JavaScript Little / Big endian for typed arrays when using bitwise operators


Example

To detect the endian of the device

var isLittleEndian = true;
(()=>{
    var buf = new ArrayBuffer(4);
    var buf8 = new Uint8ClampedArray(buf);
    var data = new Uint32Array(buf);
    data[0] = 0x0F000000;
    if(buf8[0] === 0x0f){
        isLittleEndian = false;
    }
})();  

Little-Endian stores most significant bytes from right to left.

Big-Endian stores most significant bytes from left to right.

var myNum = 0x11223344 | 0;  // 32 bit signed integer
var buf = new ArrayBuffer(4);
var data8 = new Uint8ClampedArray(buf);
var data32 = new Uint32Array(buf);
data32[0] = myNum; // store number in 32Bit array

If the system uses Little-Endian, then the 8bit byte values will be

console.log(data8[0].toString(16)); // 0x44
console.log(data8[1].toString(16)); // 0x33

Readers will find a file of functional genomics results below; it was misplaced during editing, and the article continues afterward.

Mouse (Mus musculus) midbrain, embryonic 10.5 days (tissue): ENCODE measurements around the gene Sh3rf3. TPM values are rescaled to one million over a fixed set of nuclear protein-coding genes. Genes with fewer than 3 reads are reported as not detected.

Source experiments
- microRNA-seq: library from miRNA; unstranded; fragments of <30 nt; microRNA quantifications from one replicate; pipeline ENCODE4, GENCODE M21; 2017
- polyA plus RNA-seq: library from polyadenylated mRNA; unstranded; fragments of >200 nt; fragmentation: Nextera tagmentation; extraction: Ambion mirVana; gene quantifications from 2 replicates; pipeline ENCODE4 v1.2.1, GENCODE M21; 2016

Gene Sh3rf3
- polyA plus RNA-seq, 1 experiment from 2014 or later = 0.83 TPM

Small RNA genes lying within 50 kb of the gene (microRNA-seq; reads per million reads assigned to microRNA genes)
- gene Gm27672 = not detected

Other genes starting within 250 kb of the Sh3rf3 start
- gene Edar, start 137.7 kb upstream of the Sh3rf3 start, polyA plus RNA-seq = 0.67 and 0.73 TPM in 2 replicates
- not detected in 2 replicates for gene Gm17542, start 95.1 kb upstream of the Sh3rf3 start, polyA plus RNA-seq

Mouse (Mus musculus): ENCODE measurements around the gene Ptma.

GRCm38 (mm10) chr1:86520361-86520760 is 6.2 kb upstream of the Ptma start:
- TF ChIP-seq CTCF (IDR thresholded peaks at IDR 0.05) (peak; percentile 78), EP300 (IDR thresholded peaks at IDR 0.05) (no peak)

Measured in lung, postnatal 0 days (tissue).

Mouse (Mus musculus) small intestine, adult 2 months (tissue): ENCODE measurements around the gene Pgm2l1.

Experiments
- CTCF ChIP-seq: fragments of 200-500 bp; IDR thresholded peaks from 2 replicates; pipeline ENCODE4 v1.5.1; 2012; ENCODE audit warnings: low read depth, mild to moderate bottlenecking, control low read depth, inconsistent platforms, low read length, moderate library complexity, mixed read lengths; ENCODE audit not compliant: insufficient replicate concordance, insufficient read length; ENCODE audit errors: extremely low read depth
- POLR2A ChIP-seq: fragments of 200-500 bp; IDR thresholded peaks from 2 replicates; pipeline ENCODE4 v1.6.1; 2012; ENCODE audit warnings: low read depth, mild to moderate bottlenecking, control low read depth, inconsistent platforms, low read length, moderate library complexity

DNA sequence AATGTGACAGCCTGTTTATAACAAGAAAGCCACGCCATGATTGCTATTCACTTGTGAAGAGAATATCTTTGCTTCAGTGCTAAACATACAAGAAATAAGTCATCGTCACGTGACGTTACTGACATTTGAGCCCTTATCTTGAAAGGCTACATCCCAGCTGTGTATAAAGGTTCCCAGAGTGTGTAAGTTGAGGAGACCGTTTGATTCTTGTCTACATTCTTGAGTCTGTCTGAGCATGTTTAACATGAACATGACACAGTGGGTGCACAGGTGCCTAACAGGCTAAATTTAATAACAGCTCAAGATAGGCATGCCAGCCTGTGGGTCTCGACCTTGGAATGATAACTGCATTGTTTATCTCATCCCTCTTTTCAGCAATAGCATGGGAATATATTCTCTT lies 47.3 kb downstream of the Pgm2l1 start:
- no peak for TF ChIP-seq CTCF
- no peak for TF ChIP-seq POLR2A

console.log(data8[2].toString(16)); // 0x22
console.log(data8[3].toString(16)); // 0x11

If the system uses Big-Endian, then the 8bit byte values will be

console.log(data8[0].toString(16)); // 0x11
console.log(data8[1].toString(16)); // 0x22
console.log(data8[2].toString(16)); // 0x33
console.log(data8[3].toString(16)); // 0x44

Example where Edian type is important

var canvas = document.createElement("canvas");
var ctx = canvas.getContext("2d");
var imgData = ctx.getImageData(0, 0, canvas.width, canvas.height);
// To speed up read and write from the image buffer you can create a buffer view that is 
// 32 bits allowing you to read/write a pixel in a single operation
var buf32 = new Uint32Array(imgData.data.buffer);
// Mask out Red and Blue channels
var mask = 0x00FF00FF; // bigEndian pixel channels Red,Green,Blue,Alpha
if(isLittleEndian){
    mask = 0xFF00FF00; // littleEndian pixel channels Alpha,Blue,Green,Red
}    
var len = buf32.length;
var i = 0;
while(i < len){  // Mask all pixels
    buf32[i] &= mask; //Mask out Red and Blue
}
ctx.putImageData(imgData);